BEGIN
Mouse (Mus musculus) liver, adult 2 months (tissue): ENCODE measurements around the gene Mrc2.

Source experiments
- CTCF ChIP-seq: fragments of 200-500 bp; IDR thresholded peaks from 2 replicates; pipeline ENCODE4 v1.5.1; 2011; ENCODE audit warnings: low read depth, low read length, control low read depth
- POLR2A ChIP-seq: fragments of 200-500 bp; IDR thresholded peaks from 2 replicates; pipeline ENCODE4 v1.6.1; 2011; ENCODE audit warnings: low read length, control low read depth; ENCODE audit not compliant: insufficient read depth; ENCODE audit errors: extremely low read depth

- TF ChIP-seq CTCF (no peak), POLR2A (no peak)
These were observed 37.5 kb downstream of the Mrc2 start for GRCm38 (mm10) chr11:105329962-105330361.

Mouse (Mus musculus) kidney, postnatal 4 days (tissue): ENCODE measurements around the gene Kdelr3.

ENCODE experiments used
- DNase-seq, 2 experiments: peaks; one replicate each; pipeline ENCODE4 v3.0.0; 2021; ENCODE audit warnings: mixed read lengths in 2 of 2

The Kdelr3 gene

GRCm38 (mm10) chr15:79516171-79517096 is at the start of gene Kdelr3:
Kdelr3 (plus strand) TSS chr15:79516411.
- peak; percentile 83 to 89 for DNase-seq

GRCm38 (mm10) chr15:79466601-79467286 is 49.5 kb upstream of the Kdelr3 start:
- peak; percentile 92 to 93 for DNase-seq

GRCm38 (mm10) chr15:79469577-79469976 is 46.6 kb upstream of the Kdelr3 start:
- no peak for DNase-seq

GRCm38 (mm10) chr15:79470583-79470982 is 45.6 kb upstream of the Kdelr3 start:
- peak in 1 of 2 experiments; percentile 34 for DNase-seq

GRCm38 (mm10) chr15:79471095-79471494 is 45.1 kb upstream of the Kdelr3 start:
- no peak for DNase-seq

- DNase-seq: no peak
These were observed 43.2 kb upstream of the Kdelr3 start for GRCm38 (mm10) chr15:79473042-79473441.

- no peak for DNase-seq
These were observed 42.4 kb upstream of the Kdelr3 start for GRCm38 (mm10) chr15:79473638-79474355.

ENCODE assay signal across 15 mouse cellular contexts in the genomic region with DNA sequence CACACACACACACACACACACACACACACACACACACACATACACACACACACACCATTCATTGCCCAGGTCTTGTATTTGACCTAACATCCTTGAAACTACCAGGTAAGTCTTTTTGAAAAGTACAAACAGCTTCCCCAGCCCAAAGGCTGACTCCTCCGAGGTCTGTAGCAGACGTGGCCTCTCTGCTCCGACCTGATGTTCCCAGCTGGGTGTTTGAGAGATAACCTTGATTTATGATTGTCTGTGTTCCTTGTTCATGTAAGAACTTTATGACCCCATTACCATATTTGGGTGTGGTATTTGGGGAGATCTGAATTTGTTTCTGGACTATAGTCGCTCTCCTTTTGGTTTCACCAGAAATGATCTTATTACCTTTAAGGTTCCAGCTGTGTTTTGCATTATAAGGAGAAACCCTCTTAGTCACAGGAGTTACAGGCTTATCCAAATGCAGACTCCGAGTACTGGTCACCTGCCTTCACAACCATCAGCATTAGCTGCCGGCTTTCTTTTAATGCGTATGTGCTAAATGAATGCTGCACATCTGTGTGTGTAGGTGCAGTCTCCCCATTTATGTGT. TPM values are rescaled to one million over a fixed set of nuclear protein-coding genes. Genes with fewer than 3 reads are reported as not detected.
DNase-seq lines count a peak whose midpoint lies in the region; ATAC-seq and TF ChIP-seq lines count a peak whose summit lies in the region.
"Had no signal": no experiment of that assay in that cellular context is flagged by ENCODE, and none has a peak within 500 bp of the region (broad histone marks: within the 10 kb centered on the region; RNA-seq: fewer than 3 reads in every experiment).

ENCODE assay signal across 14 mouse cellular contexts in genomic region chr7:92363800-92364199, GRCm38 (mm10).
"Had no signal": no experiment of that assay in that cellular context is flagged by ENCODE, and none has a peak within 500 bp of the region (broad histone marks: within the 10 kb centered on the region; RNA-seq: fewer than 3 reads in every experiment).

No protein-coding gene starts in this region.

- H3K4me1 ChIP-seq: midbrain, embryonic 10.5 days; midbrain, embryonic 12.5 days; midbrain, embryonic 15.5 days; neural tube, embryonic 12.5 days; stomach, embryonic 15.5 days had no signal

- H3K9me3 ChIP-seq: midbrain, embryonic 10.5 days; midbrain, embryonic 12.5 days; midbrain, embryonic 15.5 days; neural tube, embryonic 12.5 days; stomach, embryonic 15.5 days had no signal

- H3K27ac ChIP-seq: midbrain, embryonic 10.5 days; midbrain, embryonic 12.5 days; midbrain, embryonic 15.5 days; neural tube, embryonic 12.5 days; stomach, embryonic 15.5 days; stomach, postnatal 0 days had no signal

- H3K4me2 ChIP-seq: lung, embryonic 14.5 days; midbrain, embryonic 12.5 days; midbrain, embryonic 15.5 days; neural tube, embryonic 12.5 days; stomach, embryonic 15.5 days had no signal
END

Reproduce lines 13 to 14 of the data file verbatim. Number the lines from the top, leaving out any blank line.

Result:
- peak; percentile 83 to 89 for DNase-seq

GRCm38 (mm10) chr15:79466601-79467286 is 49.5 kb upstream of the Kdelr3 start: